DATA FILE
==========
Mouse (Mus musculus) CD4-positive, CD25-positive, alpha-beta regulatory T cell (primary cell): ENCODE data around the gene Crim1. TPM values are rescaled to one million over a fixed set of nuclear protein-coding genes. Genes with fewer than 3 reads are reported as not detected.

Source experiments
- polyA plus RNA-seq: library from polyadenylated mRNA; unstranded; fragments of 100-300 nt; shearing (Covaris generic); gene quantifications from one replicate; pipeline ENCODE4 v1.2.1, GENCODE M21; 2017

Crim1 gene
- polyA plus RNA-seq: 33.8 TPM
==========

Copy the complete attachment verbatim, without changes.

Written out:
Mouse (Mus musculus) CD4-positive, CD25-positive, alpha-beta regulatory T cell (primary cell): ENCODE data around the gene Crim1. TPM values are rescaled to one million over a fixed set of nuclear protein-coding genes. Genes with fewer than 3 reads are reported as not detected.

Source experiments
- polyA plus RNA-seq: library from polyadenylated mRNA; unstranded; fragments of 100-300 nt; shearing (Covaris generic); gene quantifications from one replicate; pipeline ENCODE4 v1.2.1, GENCODE M21; 2017

Crim1 gene
- polyA plus RNA-seq: 33.8 TPM